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Onion's Tardis

A life-sized Tardis on the seafront could be a real draw with tourists, according to a Bay councillor. Tory Andrew Cook, who represents Heron ward, raised the issue for discussion at Tuesday's meeting of the town's councillors.

The unusual agenda item came up after local prop-maker Jason Onion, 35, suggested the town go Dr Who mad and put a Tardis on the seafront. He said it would be in recognition of BBC scriptwriter Anthony Coburn, who lived and worked in the Bay and conceived the idea of a police box as a time machine.

Mr Onion said a 9ft (2.7m) blue box would be a good excuse to coach the country's Dr Who fans down to the Bay. Town manager Chris West said he thought it was a great idea. He said:

"Anything that serves to draw more people down to the town can only be a good thing. I understand that he's donating a full-sized replica to the library along with some original scripts for the series so we could have what amounts to a very nice exhibition!"

Mr Cook said:

"It's an unusual idea but as a councillor I'm here to facilitate ideas and give people a voice. It's up to my colleagues to agree or disagree as they see fit. But if you think how many Dr Who fans there are – you can't go into a shop in the country without finding Tardis merchandise – out there, it could be a great draw as there seems to be a genuine link to the town."

The first four episodes of Doctor Who were written by Mr Coburn in 1963. Next year is the show's 50th anniversary.

HB Times 16th Jun 2011

Plans to install a full-size replica Tardis on Herne Bay seafront could become reality after the idea was given a massive thumbs-up by town councillors. The 8ft wooden booth – which will operate as a working police box – will be sited on the entrance to the pier.

Creator Jason Onion, from Beltinge, presented the idea at a meeting on Tuesday night and won a round of applause from councillors and the public. He said the £7,000 Tardis – which will take two months to build – will acknowledge the late Anthony Coburn, who lived in Herne Bay and wrote the first ever Doctor Who episode. It will also have a 360 degree CCTV camera on top to deter would-be vandals. Mr Onion, 35, said:

“I have approached Maidstone Police for their inclusion on this and they are favourable. I wish to involve all emergency services, including St John’s and the coastguard, so the item functions as was intended while serving as a new landmark for the town. I can see only positives for this and know it will do good for Herne Bay.”

The time-travelling machine was well-received by those at the meeting, with many claiming it will give the seafront a boost. Town centre councillor Andrew Cook said:

“I think it’s a great idea and has certainly attracted a lot of attention. Everyone has an interest in it so I think we should take it a step further. It could open up some very interesting doors for Herne Bay and be another thing for us to hang our hat on.”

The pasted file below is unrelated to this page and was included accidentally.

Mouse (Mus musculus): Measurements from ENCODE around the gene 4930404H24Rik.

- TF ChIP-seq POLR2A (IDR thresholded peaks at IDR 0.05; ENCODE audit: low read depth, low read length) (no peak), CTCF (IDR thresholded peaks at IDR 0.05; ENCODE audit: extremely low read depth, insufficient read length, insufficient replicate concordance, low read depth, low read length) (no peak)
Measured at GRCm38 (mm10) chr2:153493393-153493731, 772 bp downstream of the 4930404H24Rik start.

Heron Ward sidekick Joe Howes added:

“The idea’s great, but Andrew Coburn wasn’t just Dr Who. He wrote lots of other things, including Poldark, so it’s important we recognise that as well.”

West Bay’s Peter Lee said:

“This seems like an excellent idea with benefits to the town. The Herne Bay Regeneration Group Working Party has been looking at the seafront for awhile now and at areas where things can be put and developed. I think the best way forward is to refer this to them so they can look for a permanent site as part of the work they’re doing.”

County councillor David Hirst added:

“It seems great to me - I love it. There’s definitely a use for it.”

It’s thought the Tardis could be built from reclaimed wood from the soon-to-be demolished pier pavilion. Councillors agreed for the idea to be considered by the regeneration working group. Kent County Council has also confirmed it is considering putting a 1963 replica in the town’s library.

HB Gazette 16th Jun 2011

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Reader Comments (1)

Hi there,

I think it's a great idea but could the present Joe Howes stop referring to my father, the late Anthony Coburn as Andrew Coburn. As Mr Howes suggests honouring Mr Coburn's other writing achievements would be a wonderful gesture from the town he nurtured so many of his creative years in.

As well as conceiving the TARDIS and writing the first four episodes of Dr Who (An Unearthly Child), he was also indeed responsible for writing scripts for the third series of Poldark, though also a great deal more besides such as the pilot episode of The Onedin Line and was responsible for finding the ship The Charlotte Rose used in the series. Also conceiving and producing the Royal Navy fictional drama based on board HMS Hero 'Warship'.

He was cremated and his ashes sprinkled in Herne Bay Cemetery in 1977 and his widow still lives in the town as well as three of his nine children... perhaps a plaque in his name attached to the Tardis might be a fitting gesture to an unsung great TV writer and producer.

Yours Sincerely,
Richard Coburn
Tue, February 28, 2012 | Unregistered CommenterRichard Coburn

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